|Died||March 24, 1974 (aged 81)|
|Known for||Nathan's Famous|
Nathan Handwerker (June 14, 1892 – March 24, 1974) was the founder of an iconic hot dog stand that evolved into Nathan's Famous restaurants and related Nathan's retail product line. An immigrant from Eastern Europe, he and his wife Ida borrowed $300 from friends to start their business on Coney Island in 1916. As of 2016, Nathan's operates over 400 company owned and franchised restaurants in all 50 states and 17 foreign countries, and Nathan's brand products are found in some 45,000 stores across the United States.
Handwerker was born in Galicia, a former kingdom, and constituent part of the Austro-Hungarian Empire, that roughly spanned the contemporary Poland-Ukraine border. One of 13 children of a poor Jewish shoemaker, he immigrated to the United States in 1912. Handwerker found work as a delivery boy and later obtained a job slicing bread rolls at Feltman's German Gardens, a restaurant in Coney Island, Brooklyn. The restaurant sold franks (hot dogs) for 10 cents each.
By one account, Handwerker was encouraged by singing waiters Eddie Cantor and Jimmy Durante to go into business in competition with Feltman's; as United Press International noted in 1974, "There are many stories about Nathan and how the business began, but this is the way he told it..." The company's official history does not mention the encouragement of those two entertainers. Nathan and Ida spent their life savings of $300 to begin the business. That same year, with $300, Handwerker and his new wife, Ida Handwerker, opened a small hot dog stand with a two-foot grill on the corner of Surf and Stillwell Avenues in Coney Island. They spiced their hot dogs with Ida's secret recipe and sold them for a nickel.
Handwerker named his previously unnamed hot dog stand Nathan's Hot Dogs in 1921 after Sophie Tucker, then a singer at the nearby Carey Walsh's Cafe, made a hit of the song "Nathan, Nathan, Why You Waitin?"
On March 23, 1974, Nathan Handwerker suffered a heart attack at his home in North Port Charlotte, Florida. He died March 24, 1974, per differing accounts at either St. Joseph's Hospital in Port Charlotte, Florida, or at Sarasota General Hospital, in Sarasota, Florida. He was buried at Mt. Lebanon Cemetery in Glendale, Queens, New York.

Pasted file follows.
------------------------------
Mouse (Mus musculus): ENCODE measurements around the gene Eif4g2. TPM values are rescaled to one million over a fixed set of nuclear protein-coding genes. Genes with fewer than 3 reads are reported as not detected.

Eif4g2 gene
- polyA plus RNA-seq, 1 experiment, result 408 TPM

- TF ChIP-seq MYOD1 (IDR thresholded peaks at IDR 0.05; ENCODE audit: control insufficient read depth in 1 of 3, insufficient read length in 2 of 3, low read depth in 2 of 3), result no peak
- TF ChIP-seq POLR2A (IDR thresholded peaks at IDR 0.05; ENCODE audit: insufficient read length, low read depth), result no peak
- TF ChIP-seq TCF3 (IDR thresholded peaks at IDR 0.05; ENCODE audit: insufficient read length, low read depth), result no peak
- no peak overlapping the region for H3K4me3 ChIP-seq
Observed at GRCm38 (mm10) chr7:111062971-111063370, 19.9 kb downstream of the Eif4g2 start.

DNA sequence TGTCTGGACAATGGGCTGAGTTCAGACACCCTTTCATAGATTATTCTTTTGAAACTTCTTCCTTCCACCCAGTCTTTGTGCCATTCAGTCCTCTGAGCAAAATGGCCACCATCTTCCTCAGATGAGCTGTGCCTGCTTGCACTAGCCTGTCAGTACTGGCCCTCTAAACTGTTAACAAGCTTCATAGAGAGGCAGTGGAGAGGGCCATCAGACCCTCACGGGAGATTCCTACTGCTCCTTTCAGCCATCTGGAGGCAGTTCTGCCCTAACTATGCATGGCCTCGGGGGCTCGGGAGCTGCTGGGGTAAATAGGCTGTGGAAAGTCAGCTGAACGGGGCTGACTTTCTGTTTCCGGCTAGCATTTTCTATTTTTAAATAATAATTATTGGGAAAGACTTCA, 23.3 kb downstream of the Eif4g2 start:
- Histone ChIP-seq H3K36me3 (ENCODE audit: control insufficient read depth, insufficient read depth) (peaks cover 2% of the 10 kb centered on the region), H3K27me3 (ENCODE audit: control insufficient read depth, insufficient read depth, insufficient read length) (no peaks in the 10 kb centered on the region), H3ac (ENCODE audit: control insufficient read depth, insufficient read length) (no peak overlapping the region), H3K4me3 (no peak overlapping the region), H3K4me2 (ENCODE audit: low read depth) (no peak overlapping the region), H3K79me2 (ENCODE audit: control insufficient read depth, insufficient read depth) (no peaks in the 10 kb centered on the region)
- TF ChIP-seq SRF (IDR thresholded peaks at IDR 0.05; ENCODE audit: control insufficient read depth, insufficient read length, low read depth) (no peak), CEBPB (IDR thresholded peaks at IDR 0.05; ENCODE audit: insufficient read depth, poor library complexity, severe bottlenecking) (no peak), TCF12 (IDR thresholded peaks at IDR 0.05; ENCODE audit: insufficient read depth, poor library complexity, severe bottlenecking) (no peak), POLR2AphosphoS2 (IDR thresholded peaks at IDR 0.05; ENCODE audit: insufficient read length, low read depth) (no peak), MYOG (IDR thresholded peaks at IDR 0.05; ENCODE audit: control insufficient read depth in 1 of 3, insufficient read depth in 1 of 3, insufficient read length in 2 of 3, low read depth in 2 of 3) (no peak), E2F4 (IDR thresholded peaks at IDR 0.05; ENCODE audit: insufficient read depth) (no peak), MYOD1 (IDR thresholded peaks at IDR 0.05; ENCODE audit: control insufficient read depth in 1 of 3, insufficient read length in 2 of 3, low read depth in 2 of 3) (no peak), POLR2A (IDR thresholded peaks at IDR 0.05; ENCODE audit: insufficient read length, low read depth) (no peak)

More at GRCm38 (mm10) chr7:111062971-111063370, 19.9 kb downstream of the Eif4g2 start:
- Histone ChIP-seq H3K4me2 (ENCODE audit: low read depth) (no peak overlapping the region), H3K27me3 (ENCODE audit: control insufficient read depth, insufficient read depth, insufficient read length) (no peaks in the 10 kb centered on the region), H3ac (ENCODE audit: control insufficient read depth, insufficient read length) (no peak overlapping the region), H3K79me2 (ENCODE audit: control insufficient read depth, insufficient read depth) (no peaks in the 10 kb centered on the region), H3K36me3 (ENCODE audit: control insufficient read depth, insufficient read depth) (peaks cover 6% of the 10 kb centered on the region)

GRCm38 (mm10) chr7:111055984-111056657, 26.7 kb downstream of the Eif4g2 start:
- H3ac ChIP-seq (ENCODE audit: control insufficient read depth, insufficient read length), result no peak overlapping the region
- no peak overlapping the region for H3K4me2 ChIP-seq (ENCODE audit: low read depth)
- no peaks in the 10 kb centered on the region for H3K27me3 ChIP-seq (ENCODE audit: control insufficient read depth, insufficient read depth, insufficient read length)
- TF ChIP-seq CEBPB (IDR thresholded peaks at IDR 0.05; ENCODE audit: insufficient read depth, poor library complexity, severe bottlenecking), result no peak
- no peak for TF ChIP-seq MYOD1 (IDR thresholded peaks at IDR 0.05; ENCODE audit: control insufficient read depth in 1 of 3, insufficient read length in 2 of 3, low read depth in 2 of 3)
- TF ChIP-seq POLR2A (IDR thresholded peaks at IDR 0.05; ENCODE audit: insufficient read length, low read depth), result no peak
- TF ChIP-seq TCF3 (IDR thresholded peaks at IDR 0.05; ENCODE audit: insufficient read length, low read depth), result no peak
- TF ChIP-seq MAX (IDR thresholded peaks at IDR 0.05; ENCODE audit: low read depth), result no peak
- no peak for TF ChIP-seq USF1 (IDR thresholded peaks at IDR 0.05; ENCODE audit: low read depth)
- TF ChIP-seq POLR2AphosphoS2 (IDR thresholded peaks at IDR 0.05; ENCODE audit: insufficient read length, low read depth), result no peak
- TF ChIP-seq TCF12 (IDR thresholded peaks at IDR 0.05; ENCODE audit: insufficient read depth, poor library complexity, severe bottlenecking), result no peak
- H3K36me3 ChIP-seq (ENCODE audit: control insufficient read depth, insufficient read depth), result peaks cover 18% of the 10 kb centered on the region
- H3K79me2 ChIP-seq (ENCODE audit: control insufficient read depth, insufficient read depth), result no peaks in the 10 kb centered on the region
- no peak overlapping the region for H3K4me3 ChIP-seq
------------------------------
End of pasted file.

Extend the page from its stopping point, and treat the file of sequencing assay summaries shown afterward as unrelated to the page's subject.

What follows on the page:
- Nathan Handwerker at the United States Social Security Death Index via FamilySearch.org. Retrieved on July 24, 2015.
- "Nathan's Famous History". Nation's Famous official website. Retrieved June 6, 2016.
- Nathan's retail product line
- Nathan Handwerker, 1973 interview in Handwerker, Lloyd, director (2015). Famous Nathan (film). Loquat Films.
- Lovece, Frank (July 23, 2015). "Film Review: Famous Nathan". Film Journal International. Archived from the original on September 15, 2015. Retrieved September 15, 2015.
...he described his 1892 birth in Galicia, a former kingdom on the present-day site of the Poland and Ukraine border. One of 13 children of an shoemaker, he lived and worked in a bakery in another town for two years beginning at age 11. He later lived with his brother in Belgium, and saved enough for a steerage ticket from Holland to Ellis Island.
- "Inventor of Coney Islands Cut Hot Dogs to Five Cent". The Daily Sentinel. Pomeroy-Middleport, Ohio. United Press International. March 25, 1974. Retrieved July 12, 2014.
- "Nathan's Famous History". Nation's Famous official website. Archived from the original on July 7, 2008. Retrieved July 24, 2015.
- "Handwerker of Nathan's Famous Dies; Turned His Coney Island Hot Dogs Into Food Sought Worldwide". The New York Times. May 25, 1974. Retrieved July 24, 2014. Abstract of subscription article. Note: Source gives age as 83, although Handwerker in Famous Nathan documentary gives his birth year as 1892, which agrees with June 14, 1892, birth date at the Social Security Death Index.
- Abelson, Reed (May 15, 2011). "Murray Handwerker, 89, Dies; Made Nathan's More Famous". The New York Times. Archived from the original on July 24, 2015. Retrieved May 22, 2011.
- "Murray Handwerker dies at 89; Nathan's Famous owner expanded nationwide". Los Angeles Times. May 22, 2011. Archived from the original on February 21, 2015. Retrieved May 22, 2011.